Combining Unrelated Git Repositories: When Projects Collide! | by Sebastian Royer | May, 2022

How do you merge two Git repositories?

Recently started a project to build an AI-powered bookmarking extension for Chrome using separate git repositories to get the guts created: one for the chrome extension and one for a React/TypeScript front-end.

I figured it would be simpler to start with isolated repositories and combine them once I had basic functionality working for each part. Eventually I needed to combine these repositories in order to use the front-end for the popup and Bookmark page override in the chrome extension.

I went google hunting and found this concise and well voted answer on how to merge one repository into another:

It is definitely worth reading and is by definition the TLDR for this article.

After digging through the comments there I decided to go line by line through the recommended approach and check it against the git documentation in order to better understand what was happening under “the porcelain” as they say. Lucky for you, I took notes.

For reference here is the top-voted and accepted solution to merge project-a into project-b, with line numbers that link to the explanations below:

1 cd path/to/project-b
2 git remote add project-a /path/to/project-a
3 git fetch project-a --tags
4 git merge --allow-unrelated-histories project-a/master # or whichever branch you want to merge
5 git remote remove project-a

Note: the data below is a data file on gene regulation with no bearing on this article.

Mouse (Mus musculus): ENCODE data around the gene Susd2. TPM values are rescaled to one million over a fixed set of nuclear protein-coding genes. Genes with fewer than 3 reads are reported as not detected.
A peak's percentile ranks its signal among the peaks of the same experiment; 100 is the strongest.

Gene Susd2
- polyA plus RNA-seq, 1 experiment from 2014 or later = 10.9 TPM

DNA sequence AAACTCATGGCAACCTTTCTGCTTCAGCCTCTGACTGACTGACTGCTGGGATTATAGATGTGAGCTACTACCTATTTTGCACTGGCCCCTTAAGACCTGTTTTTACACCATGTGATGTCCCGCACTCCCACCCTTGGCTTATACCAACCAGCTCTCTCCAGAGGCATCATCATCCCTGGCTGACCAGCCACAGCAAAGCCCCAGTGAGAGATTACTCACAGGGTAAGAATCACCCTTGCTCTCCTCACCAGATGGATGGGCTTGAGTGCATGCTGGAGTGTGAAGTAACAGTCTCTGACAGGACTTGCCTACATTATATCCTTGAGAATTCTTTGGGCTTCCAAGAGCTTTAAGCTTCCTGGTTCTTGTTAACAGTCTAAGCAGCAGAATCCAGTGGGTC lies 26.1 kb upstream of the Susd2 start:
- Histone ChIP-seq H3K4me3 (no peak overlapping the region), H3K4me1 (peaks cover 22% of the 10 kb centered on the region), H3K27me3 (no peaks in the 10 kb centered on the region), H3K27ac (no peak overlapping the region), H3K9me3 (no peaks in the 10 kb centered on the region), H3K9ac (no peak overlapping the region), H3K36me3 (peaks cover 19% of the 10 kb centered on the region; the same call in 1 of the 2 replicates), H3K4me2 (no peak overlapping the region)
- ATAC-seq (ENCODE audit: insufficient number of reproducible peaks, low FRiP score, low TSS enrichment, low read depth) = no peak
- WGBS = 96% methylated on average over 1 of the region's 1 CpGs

We start easily enough:

1 cd path/to/project-b

The cd command changes your working directory to project-b so that we can merge project-a into it. Simple 🙂

2 git remote add project-a /path/to/project-a

The git remote command ‘manages the set of repositories (“remotes”) whose branches are tracked’ and we’ll be using it again later as well.
git remote add adds the named remote repository from the specified path or url. So here we are adding project-a as a remote repository to the project-b repository from the location /path/to/project-a.

3 git fetch project-a --tags 

git fetch ‘downloads objects and refs from another repository’.
fetch downloads branches and tags (collectively, ‘refs’) from the repositories named along with the objects necessary to complete their histories. Any tag that points into the referenced histories is also fetched.
Using the--tags option fetches all tags from the remote ‘refs/tags/’ directory into the local repository’s tags with the same name.
As these projects are both quite young and I have not begun to version them I do not have any tags of value to combine, so I am not going to include the — tags flag in my command.

For a bit more depth on tags refer to my diversion below.

4 git merge --allow-unrelated-histories project-a/master # or whichever branch you want to merge 

Here we get to the meat of the process with git merge which ‘joins two or more development histories together.

The merge command incorporates changes from the named commit(s) into the current branch. It will ‘replay’ the commit changes made on the named commit’s branch since it diverged from the current branch and record the result in a new commit along with the names of the two-parent commits and a log message from the user. As you might already know, this is a common scenario with multiple branches in a single repository and that is the way the merge command is generally designed and used. It does this by comparing the state of the files in the named commit’s branch to the same files’ state in the current branch and using a diffing algorithm to find where they diverge. Non-overlapping changes are made automatically while overlapping changes or ‘conflicts’ are presented to the user to select which version of the line to use.